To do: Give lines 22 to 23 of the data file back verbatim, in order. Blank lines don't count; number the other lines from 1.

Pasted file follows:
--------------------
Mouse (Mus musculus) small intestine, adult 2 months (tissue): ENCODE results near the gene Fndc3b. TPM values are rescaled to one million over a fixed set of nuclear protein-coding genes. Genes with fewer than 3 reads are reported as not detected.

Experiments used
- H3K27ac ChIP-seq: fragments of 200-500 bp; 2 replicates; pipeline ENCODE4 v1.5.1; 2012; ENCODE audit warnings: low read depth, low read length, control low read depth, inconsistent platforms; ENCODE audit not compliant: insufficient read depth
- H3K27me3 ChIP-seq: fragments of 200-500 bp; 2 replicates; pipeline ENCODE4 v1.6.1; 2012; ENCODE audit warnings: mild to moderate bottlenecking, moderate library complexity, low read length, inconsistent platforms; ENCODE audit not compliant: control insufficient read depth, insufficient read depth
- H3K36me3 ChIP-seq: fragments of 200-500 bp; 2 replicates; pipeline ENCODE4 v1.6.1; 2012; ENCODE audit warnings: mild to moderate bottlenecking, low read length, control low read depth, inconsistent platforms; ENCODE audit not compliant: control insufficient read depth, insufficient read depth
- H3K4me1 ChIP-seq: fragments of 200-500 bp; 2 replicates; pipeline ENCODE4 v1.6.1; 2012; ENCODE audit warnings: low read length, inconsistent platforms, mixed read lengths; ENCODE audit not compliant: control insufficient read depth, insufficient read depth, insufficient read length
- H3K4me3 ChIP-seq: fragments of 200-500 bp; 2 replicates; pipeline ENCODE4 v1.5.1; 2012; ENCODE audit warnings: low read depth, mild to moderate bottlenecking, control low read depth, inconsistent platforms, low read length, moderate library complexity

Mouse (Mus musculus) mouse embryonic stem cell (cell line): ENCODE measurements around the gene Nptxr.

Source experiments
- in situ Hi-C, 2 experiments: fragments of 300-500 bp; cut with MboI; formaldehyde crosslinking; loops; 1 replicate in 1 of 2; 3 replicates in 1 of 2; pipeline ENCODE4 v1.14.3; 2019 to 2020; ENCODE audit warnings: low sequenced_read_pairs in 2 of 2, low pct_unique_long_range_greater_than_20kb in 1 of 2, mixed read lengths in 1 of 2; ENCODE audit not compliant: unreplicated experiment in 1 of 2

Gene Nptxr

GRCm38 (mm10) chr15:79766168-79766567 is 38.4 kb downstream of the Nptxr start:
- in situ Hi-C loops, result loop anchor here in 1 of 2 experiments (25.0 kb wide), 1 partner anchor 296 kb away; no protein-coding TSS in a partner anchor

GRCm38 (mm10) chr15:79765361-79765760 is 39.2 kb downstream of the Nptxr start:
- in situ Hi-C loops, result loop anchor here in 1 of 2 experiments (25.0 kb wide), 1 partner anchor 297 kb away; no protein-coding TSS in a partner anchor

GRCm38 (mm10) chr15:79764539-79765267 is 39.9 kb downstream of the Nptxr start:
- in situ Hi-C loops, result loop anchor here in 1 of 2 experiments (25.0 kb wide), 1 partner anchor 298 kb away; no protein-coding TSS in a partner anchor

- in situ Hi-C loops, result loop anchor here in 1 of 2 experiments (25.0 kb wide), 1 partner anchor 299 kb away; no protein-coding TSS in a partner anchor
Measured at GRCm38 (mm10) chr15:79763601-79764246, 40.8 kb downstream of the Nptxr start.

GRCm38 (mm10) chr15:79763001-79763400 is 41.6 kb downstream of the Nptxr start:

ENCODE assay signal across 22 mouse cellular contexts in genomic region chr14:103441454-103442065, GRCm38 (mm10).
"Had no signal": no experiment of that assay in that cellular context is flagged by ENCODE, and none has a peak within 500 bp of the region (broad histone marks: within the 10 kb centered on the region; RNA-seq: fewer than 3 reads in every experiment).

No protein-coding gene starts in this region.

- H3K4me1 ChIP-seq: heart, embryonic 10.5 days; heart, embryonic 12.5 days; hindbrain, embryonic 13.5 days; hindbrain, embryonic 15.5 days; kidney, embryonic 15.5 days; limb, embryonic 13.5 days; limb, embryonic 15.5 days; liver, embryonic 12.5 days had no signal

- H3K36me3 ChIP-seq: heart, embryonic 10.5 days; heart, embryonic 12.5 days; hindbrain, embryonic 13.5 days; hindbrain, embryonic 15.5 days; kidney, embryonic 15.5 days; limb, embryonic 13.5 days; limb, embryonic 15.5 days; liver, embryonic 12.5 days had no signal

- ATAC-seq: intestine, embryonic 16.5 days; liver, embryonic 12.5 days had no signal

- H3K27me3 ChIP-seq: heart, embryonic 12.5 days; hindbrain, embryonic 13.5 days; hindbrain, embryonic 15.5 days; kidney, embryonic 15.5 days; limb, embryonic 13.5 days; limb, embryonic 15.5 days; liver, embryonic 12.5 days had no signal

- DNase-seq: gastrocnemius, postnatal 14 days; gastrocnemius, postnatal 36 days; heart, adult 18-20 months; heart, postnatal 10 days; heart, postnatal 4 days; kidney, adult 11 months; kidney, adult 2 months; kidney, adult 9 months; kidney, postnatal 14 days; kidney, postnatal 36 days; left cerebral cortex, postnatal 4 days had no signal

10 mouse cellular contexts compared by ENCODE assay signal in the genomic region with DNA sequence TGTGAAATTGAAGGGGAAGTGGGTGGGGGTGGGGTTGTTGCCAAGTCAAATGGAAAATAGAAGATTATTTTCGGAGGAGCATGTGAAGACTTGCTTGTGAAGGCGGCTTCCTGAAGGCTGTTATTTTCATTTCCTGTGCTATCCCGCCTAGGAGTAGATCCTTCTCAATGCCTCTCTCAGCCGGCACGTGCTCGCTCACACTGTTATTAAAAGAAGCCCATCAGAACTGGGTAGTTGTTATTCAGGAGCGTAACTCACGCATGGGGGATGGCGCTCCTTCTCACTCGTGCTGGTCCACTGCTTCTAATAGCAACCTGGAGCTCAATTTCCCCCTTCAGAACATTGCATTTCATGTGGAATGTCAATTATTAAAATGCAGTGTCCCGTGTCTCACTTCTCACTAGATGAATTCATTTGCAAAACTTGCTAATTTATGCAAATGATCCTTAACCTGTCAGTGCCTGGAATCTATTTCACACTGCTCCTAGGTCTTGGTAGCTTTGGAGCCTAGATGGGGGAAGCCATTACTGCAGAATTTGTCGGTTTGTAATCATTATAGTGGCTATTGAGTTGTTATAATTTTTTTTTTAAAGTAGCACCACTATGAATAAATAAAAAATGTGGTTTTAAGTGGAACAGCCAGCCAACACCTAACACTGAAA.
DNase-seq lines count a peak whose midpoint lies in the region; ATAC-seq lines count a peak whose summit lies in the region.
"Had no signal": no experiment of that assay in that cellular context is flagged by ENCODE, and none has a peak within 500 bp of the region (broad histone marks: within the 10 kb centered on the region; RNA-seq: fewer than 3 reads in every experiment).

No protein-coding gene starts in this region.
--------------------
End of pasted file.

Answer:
"Had no signal": no experiment of that assay in that cellular context is flagged by ENCODE, and none has a peak within 500 bp of the region (broad histone marks: within the 10 kb centered on the region; RNA-seq: fewer than 3 reads in every experiment).

No protein-coding gene starts in this region.